In chapter 9 of 1 Samuel we are introduced to Israel’s first king. This is what we learn about him: “There was not a man among the people of Israel more handsome than he. From his shoulders upward he was taller than any of the people.” Tall, dark (probably), and handsome! Suited to be the national hero in everyway. We also know that Kish, his father, is a man of great wealth, so we can add “rich” to the description. He becomes Israel’s first king, so we can also add “famous” to the description. What a way to start out life! He had it all.

We often look at the rich, attractive and the famous as having everything while we have little. But everyone is born with the absolute same chance of happiness and contentment in life. Tall, dark, handsome, rich and famous add nothing to our prospects. As a matter of fact they often cause the most pain and misery. I’ve always loved E.A Robinson’s poem, Richard Cory.

WHENEVER Richard Cory went down town, 
We people on the pavement looked at him: 
He was a gentleman from sole to crown,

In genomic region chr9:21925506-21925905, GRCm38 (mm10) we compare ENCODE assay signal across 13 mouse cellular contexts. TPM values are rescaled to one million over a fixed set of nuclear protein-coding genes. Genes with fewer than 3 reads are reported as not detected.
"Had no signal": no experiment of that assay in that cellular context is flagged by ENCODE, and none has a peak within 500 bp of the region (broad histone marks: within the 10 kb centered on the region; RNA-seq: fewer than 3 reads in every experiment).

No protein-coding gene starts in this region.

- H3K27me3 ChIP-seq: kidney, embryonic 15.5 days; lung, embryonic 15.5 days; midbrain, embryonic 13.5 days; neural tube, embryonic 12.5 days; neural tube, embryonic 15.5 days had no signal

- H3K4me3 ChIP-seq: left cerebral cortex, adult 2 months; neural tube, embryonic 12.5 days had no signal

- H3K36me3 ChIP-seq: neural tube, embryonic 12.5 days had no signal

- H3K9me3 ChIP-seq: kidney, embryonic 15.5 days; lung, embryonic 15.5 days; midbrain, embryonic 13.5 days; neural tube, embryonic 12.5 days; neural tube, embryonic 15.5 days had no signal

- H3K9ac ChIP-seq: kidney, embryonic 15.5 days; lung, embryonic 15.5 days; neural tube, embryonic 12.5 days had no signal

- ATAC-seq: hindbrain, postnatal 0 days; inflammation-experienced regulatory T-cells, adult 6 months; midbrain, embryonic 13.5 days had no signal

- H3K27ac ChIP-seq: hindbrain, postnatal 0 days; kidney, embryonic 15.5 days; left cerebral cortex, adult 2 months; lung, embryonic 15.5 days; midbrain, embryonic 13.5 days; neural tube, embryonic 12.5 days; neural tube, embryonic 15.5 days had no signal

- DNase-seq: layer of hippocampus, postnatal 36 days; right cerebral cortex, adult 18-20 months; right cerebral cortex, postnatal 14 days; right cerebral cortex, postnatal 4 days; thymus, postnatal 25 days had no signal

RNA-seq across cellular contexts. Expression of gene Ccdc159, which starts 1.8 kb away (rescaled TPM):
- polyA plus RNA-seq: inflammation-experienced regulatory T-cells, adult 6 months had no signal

Clean favored, and imperially slim. 
And he was always quietly arrayed, 
And he was always human when he talked; 
But still he fluttered pulses when he said, 
“Good-morning,” and he glittered when he walked. 
And he was rich,—yes, richer than a king,— 
And admirably schooled in every grace:         
In fine, we thought that he was everything 
To make us wish that we were in his place. 
So on we worked, and waited for the light, 
And went without the meat, and cursed the bread; 
And Richard Cory, one calm summer night, 
Went home and put a bullet through his head.

After his many character failures, disobediences to God and attempts to murder David, Saul ends his own life with his own sword.

I think Ben Franklin said, “Contentment makes poor men rich while discontent makes rich men poor.”